Warriors

Why Warriors' Steph Curry should chuckle at James Harden's complaining

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AP

Why Warriors' Steph Curry should chuckle at James Harden's complaining

Do the Rockets ever stop complaining?

The same franchise that used faulty math as the basis of a memo to the league in which it argued that officiating cost Houston the 2018 championship was back at it again Friday night, and some of the same principal offenders were at the center of the controversy.

No, not Rockets GM Daryl Morey. He has been in enough hot water as it is.

Instead, I'm referring to James Harden, who continues to only have himself to blame for the fact that his playing style isn't as enjoyed by the masses as some of his contemporaries.

The flopping, kicking, flailing and bending of the rules is annoying enough, but made worse by the fact that he gets away with it more often than not. This season, Harden is averaging 38.3 points per game, 8.0 more than anyone else in the league. He is also averaging 14.4 free-throw attempts per contest; there's only one other NBA player in double-digits, and only eight averaging at least half as many attempts. Put simply, he might not get all of the calls that he deserves -- no one does -- but he gets a friendlier whistle than almost anyone else.

And to Harden's credit, it wasn't the officiating that was at the center of his voiced complaint Friday night after the Rockets' last-minute loss to the Clippers -- although Houston didn't waste an opportunity to point out an apparent infraction by Los Angeles head coach Doc Rivers. No, it wasn't the officiating that Harden thought was unfair; rather, it was the ... defense?

Harden dished out 12 assists in the loss to go along with his game-high 37 points on 9-of-16 shooting from the field. Consequently, the Clippers threw numerous double-teams at him to try to limit his effectiveness and get the ball out of his hands -- you know, as defenses do. And even then, there were times when he caught fire and Los Angeles had no answer for him, no matter how many bodies were thrown at him. But apparently, that didn't sit well with Harden.

"The whole season they’re running doubles teams at me," Harden told media in the locker room. "I’ve never seen that in an NBA game where you’ve got really good defenders and someone else running at the top of the key. Y’all let me know the last time you’ve seen that."

All right, who wants to tell him?

By the looks of the responses to that tweet, it appears many have already done so. The last time we've seen that? Really?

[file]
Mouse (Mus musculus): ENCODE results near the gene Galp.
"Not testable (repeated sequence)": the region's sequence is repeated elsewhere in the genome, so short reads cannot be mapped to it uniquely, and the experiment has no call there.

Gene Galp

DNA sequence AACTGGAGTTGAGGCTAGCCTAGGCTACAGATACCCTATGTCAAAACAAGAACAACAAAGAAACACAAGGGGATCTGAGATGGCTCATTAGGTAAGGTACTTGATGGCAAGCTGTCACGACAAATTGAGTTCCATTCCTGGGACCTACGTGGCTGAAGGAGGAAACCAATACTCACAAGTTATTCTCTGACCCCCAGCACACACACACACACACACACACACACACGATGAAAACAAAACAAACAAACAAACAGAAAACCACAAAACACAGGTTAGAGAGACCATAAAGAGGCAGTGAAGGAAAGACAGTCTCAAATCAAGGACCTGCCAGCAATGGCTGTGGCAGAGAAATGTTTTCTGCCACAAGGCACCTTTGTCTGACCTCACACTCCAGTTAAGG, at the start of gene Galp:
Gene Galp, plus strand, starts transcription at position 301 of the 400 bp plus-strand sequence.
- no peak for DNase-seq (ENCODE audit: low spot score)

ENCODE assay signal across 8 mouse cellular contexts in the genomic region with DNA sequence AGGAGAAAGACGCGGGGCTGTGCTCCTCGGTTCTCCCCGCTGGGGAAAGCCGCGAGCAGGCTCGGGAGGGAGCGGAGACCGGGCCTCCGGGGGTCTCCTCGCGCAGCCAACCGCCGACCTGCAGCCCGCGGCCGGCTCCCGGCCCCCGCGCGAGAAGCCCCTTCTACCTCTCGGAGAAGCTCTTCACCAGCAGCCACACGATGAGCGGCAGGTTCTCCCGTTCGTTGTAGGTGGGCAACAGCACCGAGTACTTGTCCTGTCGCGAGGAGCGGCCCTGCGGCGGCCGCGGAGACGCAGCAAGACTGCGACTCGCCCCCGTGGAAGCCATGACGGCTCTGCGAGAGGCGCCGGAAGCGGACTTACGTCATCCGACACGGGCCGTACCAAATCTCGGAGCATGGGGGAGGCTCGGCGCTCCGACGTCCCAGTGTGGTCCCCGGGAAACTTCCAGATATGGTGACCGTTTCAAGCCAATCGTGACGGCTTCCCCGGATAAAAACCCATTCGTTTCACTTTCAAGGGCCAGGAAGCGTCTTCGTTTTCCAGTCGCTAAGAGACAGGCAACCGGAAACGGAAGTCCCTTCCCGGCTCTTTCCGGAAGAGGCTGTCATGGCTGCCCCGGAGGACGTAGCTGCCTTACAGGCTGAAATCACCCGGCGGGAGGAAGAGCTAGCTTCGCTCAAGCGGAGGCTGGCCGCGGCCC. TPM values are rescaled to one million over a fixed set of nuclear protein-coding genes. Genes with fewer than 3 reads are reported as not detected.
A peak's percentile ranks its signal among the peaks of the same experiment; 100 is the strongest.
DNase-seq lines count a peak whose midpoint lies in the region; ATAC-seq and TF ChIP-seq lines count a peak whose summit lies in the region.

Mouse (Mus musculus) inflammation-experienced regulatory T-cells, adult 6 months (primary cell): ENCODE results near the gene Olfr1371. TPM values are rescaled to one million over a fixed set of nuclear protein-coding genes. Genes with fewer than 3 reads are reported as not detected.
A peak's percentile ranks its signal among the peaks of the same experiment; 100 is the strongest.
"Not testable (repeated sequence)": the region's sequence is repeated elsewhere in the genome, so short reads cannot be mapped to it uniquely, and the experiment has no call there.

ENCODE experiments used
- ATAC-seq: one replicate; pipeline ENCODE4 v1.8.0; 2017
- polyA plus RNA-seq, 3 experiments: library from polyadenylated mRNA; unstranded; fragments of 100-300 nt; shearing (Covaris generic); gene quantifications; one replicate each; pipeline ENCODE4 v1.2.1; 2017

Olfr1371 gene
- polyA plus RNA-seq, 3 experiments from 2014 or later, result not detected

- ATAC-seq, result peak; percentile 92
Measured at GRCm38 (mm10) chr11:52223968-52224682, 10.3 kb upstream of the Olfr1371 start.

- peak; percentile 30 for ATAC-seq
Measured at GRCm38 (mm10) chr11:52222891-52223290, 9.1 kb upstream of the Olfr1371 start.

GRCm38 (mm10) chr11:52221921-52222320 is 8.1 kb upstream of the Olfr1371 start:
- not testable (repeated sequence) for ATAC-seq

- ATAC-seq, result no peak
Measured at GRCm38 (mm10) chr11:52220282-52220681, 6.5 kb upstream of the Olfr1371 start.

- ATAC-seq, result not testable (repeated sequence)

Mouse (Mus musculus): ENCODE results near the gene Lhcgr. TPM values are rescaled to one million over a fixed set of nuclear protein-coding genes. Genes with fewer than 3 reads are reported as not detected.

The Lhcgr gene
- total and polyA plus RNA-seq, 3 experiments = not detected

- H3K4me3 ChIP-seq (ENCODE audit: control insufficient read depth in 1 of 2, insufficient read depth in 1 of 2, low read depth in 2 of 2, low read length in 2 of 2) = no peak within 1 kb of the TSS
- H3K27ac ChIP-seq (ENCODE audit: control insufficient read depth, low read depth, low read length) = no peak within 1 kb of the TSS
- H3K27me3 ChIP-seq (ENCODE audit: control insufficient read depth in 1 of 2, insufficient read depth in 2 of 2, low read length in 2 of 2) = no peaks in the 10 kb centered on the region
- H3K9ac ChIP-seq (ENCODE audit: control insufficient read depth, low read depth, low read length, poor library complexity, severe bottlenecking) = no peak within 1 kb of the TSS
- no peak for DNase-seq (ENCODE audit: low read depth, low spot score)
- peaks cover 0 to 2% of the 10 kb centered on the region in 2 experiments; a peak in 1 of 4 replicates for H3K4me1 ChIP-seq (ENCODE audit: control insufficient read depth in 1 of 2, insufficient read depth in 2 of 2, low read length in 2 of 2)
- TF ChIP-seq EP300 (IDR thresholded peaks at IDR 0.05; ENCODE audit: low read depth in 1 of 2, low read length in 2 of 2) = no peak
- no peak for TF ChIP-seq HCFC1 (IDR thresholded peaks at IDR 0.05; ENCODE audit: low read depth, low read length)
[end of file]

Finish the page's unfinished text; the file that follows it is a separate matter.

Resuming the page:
The Warriors have knocked the Rockets out of the playoffs in four of the last five seasons, including twice in the conference finals. It would be understandable if it was too painful for Harden to then watch the NBA Finals, but he can't act like they didn't happen.

Need I remind you that Toronto utilized a 'Box-and-one' defense against Golden State in the Finals, a kind of defense that is sparingly used even at the collegiate level. The Raptors assigned one player to chase Steph Curry at all times while the rest of the team played a zone defense. He was never left alone, and it proved to be a very effective defensive strategy.

And it's not like that's the only instance. Far from it. Curry, like most NBA superstars, frequently has been doubled, just as Harden is now. The difference is, Curry, nor any of the NBA greats, ever complained about it, and why would they? After all, it's a sign of respect.

Harden has been to the Finals once with the Thunder, and who knows, he and the Rockets might get back there with the Warriors at least temporarily out of the way.

[RELATED: Warriors, resigned to their fate, smart to be looking ahead]

But as long as he and Houston continue to act like they're getting the short end of the stick, they're not going to get much sympathy.

Nor should they.

Andrew Wiggins-Steph Curry duo's potential shown in Warriors NBA 2K sim

Andrew Wiggins-Steph Curry duo's potential shown in Warriors NBA 2K sim

Editor’s note: With the NBA season halted over coronavirus concerns, Warriors fans have unanswered questions about the team and how it’s building toward the future. To provide answers, NBC Sports Bay Area will simulate some previously scheduled Warriors games through NBA 2K, mixing video-game results with real-life insights for our coverage team.